Our Lives as Catechumens

Some churches offer a formal series of classes before confirmation, normally called “catechism.” It is designed to be an instruction in the faith so that those coming for confirmation are informed and equipped as they make the faith their own. There is nothing wrong with this arrangement in itself, and some particular churches do a better job than others. The problem arises when we think of catechism as a certification instead of as a process.

When one joins the military, a period of preparation follows. This basic training or “boot camp” is a catechism for the particular branch of service one is entering. A lot of learning and shaping takes place in those weeks. Just the physical training alone can make a significant impact. It would be ludicrous for a recruit upon completion of basic training to think they are “done.” No more PT for me! I can go on about my business as a Soldier and not worry about PT, rifle marksmanship, and all those other basic tasks. I have completed that.

Yet, often, we view catechism in that very way. I’m done. I can go back to whatever it was I did before my Thursday nights were spent at the church learning the creeds and the history of the church. To do that is not to be done with catechism; it is to change how we are being catechized.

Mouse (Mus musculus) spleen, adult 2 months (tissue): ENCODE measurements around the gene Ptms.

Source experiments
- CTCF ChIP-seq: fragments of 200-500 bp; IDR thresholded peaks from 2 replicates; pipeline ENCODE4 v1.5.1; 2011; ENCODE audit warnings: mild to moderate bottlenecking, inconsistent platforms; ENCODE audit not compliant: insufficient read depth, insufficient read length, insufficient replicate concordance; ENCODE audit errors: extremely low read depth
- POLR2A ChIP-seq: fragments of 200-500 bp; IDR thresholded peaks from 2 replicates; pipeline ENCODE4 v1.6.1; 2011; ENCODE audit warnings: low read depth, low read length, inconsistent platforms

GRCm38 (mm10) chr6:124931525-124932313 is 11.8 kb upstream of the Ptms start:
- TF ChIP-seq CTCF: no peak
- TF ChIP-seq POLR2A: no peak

We are all catechumens. Every day we are being informed and molded by our habits. As we were all told when we were growing up, “You are what you eat.” That is true in all aspects of our lives, not just physical nutrition. Jesus said that food does not make us unclean, but the Scriptures are clear that we need to mind what we take into our hearts and minds. Psalm 101:3 (KJV) reminds us, “I will set no wicked thing before mine eyes: I hate the work of them that turn aside; it shall not cleave to me.”

It is nearly impossible to keep everything from our eyes (or ears) that is not wholesome and edifying since we are bombarded by such intrusions every time we go out. But that does not mean we should slouch down and throw our hands up in surrender to the onslaught. We can control what we read, watch, and hear for at least part of each day. Are we being deliberate to make sure we continue to be catechized in the faith, instead of passively assenting to being molded by our culture? Are we seeking to continue to be informed and shaped by the Church?

Since we are all catechumens, the question is: what are we being catechized in and for? Are we passively assenting to be catechized into materialistic consumers? Or, are we consciously, deliberately, seeking to be catechized for Christ?

I Met a Saint Today

The first few verses of the twelfth chapter of Hebrews has long held a special place for me. “Therefore, since we are surrounded by so great a cloud of witnesses…” is the opening phrase. What does it mean to be surrounded by a great cloud of witnesses?